What is mathematical literacy?

Mathematical literacy involves more than executing mathematical procedures and possessions of basic knowledge that would allow a citizen to get by. Mathematical literacy is mathematical knowledge, methods, and processes applied in various contexts in insightful and reflective ways (de Lange). According to de Lange, mathematical literacy is the overarching literacy that includes numeracy, quantitative literacy and spatial literacy. Each of these type of literacy empowers the individual in making sense of and understanding aspects of the world and his/her experiences.


De Lange’s tree structure of mathematical literacy.

Spatial literacy empowers an individual to understand the three-dimensional world in which he/she lives and move. This necessitates understanding of properties of objects, the relative positions of objects and its effect on one’s visual perception, the creation of all kinds of three-dimensional paths and routes, navigational practices, etc. Numeracy is the ability to handle numbers and data in order to evaluate statements regarding problems and situations that needs mental processing and estimating real-world context. Quantitative literacy expands numeracy to include use of mathematics in dealing with change, quantitative relationships and uncertainties. Click here for deLange’s paper on this topic.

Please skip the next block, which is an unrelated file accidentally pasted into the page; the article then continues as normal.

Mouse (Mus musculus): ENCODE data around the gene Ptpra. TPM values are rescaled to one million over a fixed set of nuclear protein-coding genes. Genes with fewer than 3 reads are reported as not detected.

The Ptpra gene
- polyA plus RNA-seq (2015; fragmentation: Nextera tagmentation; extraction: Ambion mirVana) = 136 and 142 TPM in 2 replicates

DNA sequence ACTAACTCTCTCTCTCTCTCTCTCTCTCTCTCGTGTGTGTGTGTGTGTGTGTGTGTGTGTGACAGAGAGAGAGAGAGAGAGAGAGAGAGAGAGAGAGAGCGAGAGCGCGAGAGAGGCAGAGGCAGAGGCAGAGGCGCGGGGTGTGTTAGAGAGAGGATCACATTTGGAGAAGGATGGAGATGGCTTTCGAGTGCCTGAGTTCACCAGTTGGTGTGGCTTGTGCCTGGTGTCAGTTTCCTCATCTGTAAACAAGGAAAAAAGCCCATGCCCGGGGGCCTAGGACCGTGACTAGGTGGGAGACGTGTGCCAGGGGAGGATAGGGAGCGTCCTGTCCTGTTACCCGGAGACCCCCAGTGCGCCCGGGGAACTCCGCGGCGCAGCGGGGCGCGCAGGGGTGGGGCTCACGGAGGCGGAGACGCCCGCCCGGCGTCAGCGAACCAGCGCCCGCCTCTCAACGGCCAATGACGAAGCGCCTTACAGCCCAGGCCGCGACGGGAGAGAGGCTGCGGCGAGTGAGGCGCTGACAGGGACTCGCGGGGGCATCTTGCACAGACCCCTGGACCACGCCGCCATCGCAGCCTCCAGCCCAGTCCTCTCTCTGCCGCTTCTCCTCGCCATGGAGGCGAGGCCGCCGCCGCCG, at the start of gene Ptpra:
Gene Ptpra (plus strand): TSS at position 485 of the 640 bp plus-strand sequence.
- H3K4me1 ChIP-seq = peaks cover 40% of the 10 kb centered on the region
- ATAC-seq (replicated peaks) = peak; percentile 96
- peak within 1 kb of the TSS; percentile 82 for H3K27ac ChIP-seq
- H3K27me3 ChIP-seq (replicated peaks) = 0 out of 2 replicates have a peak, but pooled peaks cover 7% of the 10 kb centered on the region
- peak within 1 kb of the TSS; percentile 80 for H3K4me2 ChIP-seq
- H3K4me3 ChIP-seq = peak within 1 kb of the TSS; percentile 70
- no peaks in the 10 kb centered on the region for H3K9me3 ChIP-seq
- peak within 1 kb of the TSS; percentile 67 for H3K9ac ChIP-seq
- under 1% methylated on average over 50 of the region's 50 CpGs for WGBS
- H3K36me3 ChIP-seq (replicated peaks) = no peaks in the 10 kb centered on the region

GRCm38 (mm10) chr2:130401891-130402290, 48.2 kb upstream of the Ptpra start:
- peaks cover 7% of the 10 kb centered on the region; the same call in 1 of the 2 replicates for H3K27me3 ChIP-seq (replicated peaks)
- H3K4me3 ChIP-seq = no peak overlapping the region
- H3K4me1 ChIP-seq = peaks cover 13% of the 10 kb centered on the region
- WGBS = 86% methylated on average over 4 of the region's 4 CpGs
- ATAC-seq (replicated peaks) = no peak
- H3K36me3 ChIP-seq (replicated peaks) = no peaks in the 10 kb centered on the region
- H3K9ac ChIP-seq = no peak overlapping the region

The Program for International Student Assessment (PISA) of the OECD describes mathematical literacy as:

“an individual’s capacity to identify and understand the role that mathematics plays in the world, to make well-founded judgments and to use and engage with mathematics in ways that meet the needs of that individual’s life as a constructive, concerned and reflective citizen” (OECD,1999).

What are the implications of this definition to curriculum and instruction?

To identify and understand the role that mathematics plays in the world is to be literate about mathematics and its applications. This means that individuals need to have an understanding of its core concepts, tools of inquiry, methods and structure.

To be able use mathematics in ways that meet the needs of one’s life as a constructive, concerned, and reflective citizen necessitates learning mathematics that is not isolated from the students’ experiences.

To be able to use mathematics to make well-founded judgment demands learning experiences that would engage students in problem solving and investigation as these would equip them to use mathematics to represent, communicate, and reason, to make decisions and to participate creatively and productively in the functioning of society.

These show that mathematical literacy requires learning mathematical concepts and principles that would be applicable to the individual and society’s life and activities; equip individuals the necessary skills in using mathematics to reason and make decisions; enable individuals to get a sense of the nature and power of the discipline in order to understand its role in the world.

To teach mathematical literacy, curriculum and instruction should therefore include these 3 R’s:

  • Relevant mathematical concepts, principles and procedures
  • Real-life context which can be investigated and modeled mathematically
  • Rich mathematical tasks that fosters conceptual understanding and development of skills and habits of mind
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